Four and a half billion medications are prescribed in the US each year, but many patients end up not taking them, or not taking them as indicated, or neglecting the long-term behavioral modifications needed to become healthy.
“Sustaining behavior change is one of the biggest challenges when it comes to healthcare marketing,” said Dr. Susan Garfield, global advisory principal and advisory life sciences sector commercial lead at Ernst & Young, the professional services firm.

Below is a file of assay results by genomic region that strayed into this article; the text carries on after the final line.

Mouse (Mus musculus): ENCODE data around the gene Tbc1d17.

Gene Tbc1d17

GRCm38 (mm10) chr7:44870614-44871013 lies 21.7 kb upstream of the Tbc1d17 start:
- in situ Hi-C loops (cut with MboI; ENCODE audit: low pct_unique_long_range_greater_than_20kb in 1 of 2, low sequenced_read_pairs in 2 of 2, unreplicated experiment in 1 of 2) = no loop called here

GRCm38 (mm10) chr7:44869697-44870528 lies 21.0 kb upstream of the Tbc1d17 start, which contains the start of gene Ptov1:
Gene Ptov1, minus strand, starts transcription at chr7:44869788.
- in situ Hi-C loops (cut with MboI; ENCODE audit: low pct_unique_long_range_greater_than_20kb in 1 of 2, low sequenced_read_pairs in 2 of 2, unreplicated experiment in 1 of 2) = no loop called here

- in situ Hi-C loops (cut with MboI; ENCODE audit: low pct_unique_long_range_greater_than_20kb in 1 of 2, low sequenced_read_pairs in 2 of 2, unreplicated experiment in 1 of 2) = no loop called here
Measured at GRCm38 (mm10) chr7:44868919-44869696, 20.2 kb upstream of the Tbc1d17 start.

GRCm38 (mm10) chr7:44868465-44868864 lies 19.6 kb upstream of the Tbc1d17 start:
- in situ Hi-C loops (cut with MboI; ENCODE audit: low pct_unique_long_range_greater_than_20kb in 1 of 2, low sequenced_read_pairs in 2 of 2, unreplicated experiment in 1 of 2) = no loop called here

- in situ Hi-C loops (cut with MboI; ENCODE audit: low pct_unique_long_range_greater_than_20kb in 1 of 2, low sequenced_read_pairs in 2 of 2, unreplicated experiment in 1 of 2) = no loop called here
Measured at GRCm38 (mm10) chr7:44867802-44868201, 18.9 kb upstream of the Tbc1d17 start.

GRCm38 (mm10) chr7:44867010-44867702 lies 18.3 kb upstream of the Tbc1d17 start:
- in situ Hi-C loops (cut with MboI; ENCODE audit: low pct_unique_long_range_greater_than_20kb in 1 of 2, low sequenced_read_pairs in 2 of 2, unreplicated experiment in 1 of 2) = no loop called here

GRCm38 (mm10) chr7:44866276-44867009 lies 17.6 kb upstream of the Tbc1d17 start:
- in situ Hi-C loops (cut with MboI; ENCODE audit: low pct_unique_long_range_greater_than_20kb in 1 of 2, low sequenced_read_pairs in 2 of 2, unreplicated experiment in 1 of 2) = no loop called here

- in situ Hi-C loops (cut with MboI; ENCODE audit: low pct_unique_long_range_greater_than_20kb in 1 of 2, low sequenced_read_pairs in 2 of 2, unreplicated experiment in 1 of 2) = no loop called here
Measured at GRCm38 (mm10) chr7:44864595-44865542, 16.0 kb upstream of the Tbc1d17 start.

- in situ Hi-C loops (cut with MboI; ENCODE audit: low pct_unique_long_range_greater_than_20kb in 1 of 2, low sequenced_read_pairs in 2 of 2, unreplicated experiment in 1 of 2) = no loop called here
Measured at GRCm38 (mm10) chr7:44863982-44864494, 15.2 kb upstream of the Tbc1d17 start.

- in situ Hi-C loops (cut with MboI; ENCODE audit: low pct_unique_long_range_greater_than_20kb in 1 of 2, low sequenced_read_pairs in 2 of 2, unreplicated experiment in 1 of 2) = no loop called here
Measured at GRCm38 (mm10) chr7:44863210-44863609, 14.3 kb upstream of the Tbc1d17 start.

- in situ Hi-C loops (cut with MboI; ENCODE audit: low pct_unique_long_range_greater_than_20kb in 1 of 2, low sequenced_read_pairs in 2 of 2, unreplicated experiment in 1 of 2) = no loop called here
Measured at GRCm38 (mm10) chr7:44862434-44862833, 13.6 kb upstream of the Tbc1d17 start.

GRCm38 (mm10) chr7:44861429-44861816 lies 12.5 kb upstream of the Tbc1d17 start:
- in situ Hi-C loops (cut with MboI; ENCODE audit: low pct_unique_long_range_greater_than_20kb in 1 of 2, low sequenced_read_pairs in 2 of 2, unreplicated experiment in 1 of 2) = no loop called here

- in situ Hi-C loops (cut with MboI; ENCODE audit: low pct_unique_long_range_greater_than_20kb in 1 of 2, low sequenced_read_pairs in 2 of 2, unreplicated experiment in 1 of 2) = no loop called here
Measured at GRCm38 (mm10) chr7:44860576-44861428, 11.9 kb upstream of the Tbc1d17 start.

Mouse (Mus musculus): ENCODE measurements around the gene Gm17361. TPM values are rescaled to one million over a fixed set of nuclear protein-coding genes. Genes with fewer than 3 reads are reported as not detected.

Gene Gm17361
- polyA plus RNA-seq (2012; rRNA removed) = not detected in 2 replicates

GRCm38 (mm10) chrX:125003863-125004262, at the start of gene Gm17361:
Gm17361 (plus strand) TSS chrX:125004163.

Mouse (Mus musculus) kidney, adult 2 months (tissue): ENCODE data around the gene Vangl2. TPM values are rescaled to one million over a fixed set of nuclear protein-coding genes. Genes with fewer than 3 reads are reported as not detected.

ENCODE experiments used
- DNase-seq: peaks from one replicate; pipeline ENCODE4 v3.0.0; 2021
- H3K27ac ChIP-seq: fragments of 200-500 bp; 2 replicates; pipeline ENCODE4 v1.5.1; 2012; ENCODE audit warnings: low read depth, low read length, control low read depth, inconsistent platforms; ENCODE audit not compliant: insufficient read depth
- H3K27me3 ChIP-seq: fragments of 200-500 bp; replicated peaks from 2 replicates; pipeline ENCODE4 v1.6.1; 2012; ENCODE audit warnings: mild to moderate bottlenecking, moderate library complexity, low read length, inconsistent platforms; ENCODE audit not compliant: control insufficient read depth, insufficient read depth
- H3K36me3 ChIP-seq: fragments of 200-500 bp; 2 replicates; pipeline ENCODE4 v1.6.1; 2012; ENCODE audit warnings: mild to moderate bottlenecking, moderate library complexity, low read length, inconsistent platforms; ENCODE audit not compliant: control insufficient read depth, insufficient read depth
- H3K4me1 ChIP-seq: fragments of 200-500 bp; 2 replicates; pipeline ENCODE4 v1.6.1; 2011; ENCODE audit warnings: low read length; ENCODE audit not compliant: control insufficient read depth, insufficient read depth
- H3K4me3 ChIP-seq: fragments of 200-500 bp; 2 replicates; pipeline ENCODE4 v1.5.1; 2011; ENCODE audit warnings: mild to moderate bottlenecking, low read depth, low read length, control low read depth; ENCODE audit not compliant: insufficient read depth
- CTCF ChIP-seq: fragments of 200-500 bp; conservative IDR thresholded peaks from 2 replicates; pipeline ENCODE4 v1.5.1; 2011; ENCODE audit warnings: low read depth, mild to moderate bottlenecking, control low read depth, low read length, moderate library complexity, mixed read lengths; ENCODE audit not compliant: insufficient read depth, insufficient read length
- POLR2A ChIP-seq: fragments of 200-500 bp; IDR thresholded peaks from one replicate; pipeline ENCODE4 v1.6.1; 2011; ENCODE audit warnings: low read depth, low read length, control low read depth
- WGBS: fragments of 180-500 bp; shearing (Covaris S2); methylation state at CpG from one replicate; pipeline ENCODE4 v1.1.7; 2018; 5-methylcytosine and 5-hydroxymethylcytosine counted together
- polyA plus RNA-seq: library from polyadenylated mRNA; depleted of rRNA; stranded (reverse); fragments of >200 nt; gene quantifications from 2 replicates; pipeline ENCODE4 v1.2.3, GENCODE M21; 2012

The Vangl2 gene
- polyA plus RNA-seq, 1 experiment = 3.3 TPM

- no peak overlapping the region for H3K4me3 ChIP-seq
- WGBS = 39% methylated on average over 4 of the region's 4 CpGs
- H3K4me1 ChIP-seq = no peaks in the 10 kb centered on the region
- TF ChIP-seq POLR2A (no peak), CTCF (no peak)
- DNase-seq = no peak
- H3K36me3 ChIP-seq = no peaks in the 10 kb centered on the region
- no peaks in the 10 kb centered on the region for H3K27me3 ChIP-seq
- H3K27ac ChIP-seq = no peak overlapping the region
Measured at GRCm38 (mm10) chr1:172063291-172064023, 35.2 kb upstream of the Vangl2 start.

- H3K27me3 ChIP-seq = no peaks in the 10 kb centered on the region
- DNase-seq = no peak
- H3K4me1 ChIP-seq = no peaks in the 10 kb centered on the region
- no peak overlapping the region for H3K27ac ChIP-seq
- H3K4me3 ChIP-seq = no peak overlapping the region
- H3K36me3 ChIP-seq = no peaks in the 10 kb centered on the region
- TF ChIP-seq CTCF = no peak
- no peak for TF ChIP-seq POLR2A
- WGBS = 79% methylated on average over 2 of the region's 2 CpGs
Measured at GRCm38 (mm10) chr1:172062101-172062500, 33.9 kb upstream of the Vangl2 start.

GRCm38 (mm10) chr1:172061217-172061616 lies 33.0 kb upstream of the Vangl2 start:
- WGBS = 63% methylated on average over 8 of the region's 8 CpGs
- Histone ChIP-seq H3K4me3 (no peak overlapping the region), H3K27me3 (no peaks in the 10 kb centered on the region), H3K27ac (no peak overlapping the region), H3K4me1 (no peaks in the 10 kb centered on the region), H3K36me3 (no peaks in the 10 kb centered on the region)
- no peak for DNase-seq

“The industry develops and delivers extraordinary drugs: Drugs that can treat, and sometimes even cure, disease. But people will stand in the way of that impact,” said Garfield. “In order for a drug to be effective, patients must take it as prescribed – the right dose, day after day, week after week, and, in some cases, year after year for a lifetime.”
Inciting short-term behavior change is comparatively easy in some categories, argued Garfield, who also is a behavioral economist. “Getting someone to buy, say, a flat-screen TV [means] the marketer has only to get the customer to think, ‘I need a flat-screen TV’, activate that decision relatively quickly, and there goes the customer off to Best Buy for that TV,” said Garfield.